Answer to Question #9778 Submitted to "Ask the Experts"
The following question was answered by an expert in the appropriate field:
It is true that brick and stone are likely to be more radioactive than wood, simply because brick and stone contain more naturally radioactive material like uranium and thorium. Scientific studies (which YouTube videos most definitely are not!) have found that for brick-veneer houses, the building materials contribute about 0.008 microsievert (µSv) per hour. This value is from the National Council on Radiation Protection Report 160, Ionizing Radiation Exposure of the Population of the United States.
The same report provides an estimate of our overall dose from "ubiquitous" background radiation, which includes the dose from building materials in our homes. In the United States, our overall dose from natural background radiation is about 3.11 millisieverts (mSv) per year or 311 millirem (mrem) per year. Of this, about 0.07 mSv/y (7 mrem/y) is from building materials.
The higher dose rates that you cite may be from dwellings in other parts of the world, which typically use much different building materials and techniques than in the United States. There are reports of research done on indoor dose rates in China, Nigeria, Norway, Ireland, and the Netherlands ranging from 0.1-1.3 mSv/y (10-130 mrem/y).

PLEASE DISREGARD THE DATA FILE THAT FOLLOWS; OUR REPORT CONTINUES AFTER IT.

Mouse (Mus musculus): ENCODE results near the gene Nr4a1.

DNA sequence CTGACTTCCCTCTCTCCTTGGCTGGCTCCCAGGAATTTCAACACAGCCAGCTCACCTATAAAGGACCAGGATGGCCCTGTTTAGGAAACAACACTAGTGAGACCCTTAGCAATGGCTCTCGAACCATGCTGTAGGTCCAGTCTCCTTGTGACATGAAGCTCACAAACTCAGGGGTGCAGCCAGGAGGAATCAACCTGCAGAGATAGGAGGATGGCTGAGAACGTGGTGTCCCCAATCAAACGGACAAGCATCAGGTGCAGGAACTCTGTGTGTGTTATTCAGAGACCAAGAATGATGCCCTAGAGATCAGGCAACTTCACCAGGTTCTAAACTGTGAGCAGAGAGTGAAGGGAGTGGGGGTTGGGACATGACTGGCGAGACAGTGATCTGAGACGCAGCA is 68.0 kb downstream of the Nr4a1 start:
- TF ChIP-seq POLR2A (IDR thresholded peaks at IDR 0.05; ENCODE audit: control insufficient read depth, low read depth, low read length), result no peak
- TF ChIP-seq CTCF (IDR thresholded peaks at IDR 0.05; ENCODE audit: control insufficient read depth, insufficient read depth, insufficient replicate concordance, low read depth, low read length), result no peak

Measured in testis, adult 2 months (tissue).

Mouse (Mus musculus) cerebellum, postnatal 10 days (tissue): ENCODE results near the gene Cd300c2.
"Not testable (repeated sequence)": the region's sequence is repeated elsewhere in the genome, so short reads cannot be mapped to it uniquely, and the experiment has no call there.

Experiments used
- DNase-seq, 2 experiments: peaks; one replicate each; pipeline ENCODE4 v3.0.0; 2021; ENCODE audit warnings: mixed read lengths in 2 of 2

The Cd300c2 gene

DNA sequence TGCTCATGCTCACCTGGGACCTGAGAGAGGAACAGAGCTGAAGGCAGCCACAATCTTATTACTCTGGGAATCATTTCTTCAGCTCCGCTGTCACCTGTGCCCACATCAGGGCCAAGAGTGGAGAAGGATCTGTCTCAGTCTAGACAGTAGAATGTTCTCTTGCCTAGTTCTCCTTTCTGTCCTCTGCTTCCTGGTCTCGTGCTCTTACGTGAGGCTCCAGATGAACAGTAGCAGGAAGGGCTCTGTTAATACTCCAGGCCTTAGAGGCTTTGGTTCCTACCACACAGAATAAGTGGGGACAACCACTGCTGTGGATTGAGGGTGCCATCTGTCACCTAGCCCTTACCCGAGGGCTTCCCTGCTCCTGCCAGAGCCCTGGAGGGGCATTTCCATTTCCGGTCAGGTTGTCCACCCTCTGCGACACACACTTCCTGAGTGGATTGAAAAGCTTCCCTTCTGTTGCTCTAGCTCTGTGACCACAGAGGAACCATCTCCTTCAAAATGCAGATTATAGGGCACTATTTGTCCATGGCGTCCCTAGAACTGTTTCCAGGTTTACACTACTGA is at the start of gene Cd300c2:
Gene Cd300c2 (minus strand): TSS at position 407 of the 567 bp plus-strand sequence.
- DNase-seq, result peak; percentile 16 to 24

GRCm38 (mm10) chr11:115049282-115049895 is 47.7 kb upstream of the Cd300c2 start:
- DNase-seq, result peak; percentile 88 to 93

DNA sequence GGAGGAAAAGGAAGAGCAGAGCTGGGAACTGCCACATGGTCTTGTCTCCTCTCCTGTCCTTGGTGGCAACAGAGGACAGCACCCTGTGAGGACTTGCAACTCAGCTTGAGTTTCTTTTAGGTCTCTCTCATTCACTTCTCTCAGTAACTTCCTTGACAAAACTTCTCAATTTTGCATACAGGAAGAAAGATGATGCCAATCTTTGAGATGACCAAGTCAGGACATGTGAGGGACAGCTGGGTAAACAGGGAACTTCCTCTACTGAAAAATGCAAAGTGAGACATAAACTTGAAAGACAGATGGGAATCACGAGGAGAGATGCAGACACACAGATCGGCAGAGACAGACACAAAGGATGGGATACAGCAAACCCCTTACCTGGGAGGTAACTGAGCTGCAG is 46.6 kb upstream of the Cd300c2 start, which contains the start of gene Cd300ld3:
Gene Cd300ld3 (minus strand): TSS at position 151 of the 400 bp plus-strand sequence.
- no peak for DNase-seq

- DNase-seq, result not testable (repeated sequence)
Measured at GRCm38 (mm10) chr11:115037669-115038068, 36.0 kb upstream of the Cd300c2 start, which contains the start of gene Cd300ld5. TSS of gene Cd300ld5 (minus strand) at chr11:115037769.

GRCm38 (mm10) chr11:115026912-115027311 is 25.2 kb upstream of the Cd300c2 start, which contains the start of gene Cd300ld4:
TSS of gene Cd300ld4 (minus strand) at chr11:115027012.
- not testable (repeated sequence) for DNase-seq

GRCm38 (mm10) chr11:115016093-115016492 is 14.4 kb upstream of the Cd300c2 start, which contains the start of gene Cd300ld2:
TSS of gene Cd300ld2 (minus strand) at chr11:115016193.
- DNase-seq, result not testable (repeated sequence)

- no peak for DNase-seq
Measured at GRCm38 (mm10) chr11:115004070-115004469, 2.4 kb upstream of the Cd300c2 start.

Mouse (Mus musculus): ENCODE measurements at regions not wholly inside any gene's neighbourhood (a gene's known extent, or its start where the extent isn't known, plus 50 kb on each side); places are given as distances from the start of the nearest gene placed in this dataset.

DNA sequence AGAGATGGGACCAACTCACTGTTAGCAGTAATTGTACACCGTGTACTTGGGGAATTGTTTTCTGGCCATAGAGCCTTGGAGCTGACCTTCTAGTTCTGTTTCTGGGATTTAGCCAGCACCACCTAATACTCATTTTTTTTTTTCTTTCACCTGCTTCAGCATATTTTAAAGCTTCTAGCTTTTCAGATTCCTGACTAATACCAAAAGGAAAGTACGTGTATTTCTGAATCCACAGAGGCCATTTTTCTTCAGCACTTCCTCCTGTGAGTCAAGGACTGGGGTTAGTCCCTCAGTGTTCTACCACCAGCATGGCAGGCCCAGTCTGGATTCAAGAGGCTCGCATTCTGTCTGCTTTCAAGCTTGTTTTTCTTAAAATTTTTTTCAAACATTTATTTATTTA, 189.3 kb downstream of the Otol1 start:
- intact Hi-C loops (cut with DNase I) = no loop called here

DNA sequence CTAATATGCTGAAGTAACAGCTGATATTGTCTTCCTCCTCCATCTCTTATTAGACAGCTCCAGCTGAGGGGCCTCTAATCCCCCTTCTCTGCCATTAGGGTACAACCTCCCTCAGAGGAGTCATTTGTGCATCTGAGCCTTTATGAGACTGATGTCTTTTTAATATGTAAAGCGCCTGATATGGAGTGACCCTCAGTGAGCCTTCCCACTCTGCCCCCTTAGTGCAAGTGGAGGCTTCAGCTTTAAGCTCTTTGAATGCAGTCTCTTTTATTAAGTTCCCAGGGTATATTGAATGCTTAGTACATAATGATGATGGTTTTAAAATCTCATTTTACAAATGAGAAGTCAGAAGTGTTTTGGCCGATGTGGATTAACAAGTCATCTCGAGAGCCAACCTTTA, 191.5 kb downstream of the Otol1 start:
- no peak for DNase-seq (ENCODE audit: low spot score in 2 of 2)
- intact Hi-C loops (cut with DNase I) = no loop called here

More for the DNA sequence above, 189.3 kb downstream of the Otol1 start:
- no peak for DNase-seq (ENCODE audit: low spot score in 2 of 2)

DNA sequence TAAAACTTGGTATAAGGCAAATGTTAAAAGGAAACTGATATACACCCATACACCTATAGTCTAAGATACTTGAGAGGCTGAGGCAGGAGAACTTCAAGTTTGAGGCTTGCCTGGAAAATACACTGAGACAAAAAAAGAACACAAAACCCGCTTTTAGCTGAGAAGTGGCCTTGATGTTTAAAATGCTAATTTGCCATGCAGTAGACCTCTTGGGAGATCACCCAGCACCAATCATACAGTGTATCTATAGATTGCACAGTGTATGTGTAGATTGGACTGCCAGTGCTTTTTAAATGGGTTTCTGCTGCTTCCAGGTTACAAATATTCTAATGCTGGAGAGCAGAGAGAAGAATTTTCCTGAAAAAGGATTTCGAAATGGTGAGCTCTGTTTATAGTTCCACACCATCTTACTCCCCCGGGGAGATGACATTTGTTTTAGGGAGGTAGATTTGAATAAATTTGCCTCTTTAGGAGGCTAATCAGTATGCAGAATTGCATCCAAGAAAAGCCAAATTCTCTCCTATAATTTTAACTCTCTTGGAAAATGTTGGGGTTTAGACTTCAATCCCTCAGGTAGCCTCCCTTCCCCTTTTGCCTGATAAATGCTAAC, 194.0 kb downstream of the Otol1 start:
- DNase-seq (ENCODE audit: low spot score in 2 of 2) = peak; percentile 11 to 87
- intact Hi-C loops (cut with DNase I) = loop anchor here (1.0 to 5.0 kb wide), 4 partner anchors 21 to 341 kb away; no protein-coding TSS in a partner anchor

There is little or no risk to you and your family from the brick in the house. The Health Physics Society has published a position paper on this topic (see PS005-3, "Ionizing Radiation Safety Standards for the General Public").The Society's position is that dose rates up to 1 mSv/y (100 mrem/y) above the annual natural radiation background are acceptable because at this dose, risks of radiation-induced health effects are either nonexistent or too small to be observed.
Linnea Wahl, Certified Health Physicist